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California Church shut down because it doesn’t financially fit in?

Salinas, California Mainstreet Credit:Agarre16/Wikipedia/Creative Commons 4.0

The Pacific Justice Institute (PJI) has announced it will be appealing the court case of New Harvest Christian Fellowship (NHCF) located in Salinas, California after a Judge ordered it shut down because it didn’t fit in.

NHCF has been operating a church on the city’s main street for over 25 years and in 2018, the church bought a larger building because its growing congregation no longer fit in its previously rented facility.

The city took the Church to court demanding it be shut down because it did not fit in to the vibe that the city council was trying to build for the city’s main street. It wants a pedestrian-friendly environment along its main street full of shops and entertainment facilities.

The city would only allow the church to continue if it held services on the second floor of the building, instead of the main floor.

In a court case over this dispute, the Judge ruled in the city’s favour stating that it did not fit the vibe the city was trying to create and did not stimulate “commercial activity with the city’s downtown.”

However, PJI stated it will appeal the case to the Ninth Circuit where it believes it will finally get justice because governments are not allowed to discriminate against churches through zoning laws.

Speaking on behalf of PJI, Chief Counsel Kevin Snider said:

“Salinas deems churches as less deserving of equal treatment under the law than the live children’s theatre, two cinemas, and event center that share the City’s downtown corridor with New Harvest Fellowship.”

In its news release, PJI also added:

“… that the city’s insistence that it must have only fun, tourist-friendly, and tax-generating entities downtown was undermined by its allowance of nursing homes and post offices. The court waved off this discrepancy.”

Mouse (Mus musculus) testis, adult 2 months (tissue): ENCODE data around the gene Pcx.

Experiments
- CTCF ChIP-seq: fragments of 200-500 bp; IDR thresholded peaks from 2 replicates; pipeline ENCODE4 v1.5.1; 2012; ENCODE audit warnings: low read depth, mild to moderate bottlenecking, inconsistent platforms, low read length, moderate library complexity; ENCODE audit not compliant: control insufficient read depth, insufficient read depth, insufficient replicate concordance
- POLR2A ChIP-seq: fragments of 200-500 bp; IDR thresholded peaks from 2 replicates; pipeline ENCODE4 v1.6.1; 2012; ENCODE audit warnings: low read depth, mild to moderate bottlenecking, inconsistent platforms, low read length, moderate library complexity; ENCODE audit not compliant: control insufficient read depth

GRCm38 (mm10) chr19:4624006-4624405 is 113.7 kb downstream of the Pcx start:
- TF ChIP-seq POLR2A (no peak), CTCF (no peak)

However, this wasn’t the first time, that Christians have run into problems because they didn’t financially fit in.

In Acts 19, we have an account of what happened during the early days of the church in Ephesus. The city was home to a major pagan temple dedicated to the goddess Artemis and there was booming trade built around this temple that included the sale of magic books and touristy idols dedicated to Artemis.

Many of the buildings/idols associated with Artemis had strange magical lettering on them, and books were printed explaining these writings and the power they had.

When God began to move, this resulted in the believers in the city burning their books associated with Artemis. Luke said that they burned books worth an estimated 50,000 pieces of silver (Acts 19:17-20).

But not only did this result in the destruction of these personally owned items, it also meant that believers would no longer be purchasing items associated with Artemis. The growing church was now having a direct financial impact on those who had built their business around Artemis.

We read what happened next:

23 About that time there arose a great disturbance about the Way. 24 A silversmith named Demetrius, who made silver shrines of Artemis, brought in a lot of business for the craftsmen there.

25 He called them together, along with the workers in related trades, and said: “You know, my friends, that we receive a good income from this business. 26 And you see and hear how this fellow Paul has convinced and led astray large numbers of people here in Ephesus and in practically the whole province of Asia. He says that gods made by human hands are no gods at all. 27 There is danger not only that our trade will lose its good name, but also that the temple of the great goddess Artemis will be discredited; and the goddess herself, who is worshiped throughout the province of Asia and the world, will be robbed of her divine majesty.”

28 When they heard this, they were furious and began shouting: “Great is Artemis of the Ephesians!” (Acts 19:23-28 NIV)

They essentially started a riot and the idol business owners dragged the Apostle Paul and his associates to the city’s theatre probably in an effort to have him publicly tried. However, calmer heads prevailed and said if they wanted Paul and associates removed from the city, they needed to take the Christians to a proper court. It does not appear this ever happened, and the Apostle Paul eventually left Ephesus on his missionary travels.

Yet despite this the Ephesus church continued to thrive. But the incident may explain why there are several passages dedicated to spiritual warfare in a letter that Paul wrote to the Ephesian church:


READ: Calif. city bans church from meeting at its own property, says it doesn’t fit in downtown AND Court: City Can Exclude Churches While Favoring Theaters and Entertainment

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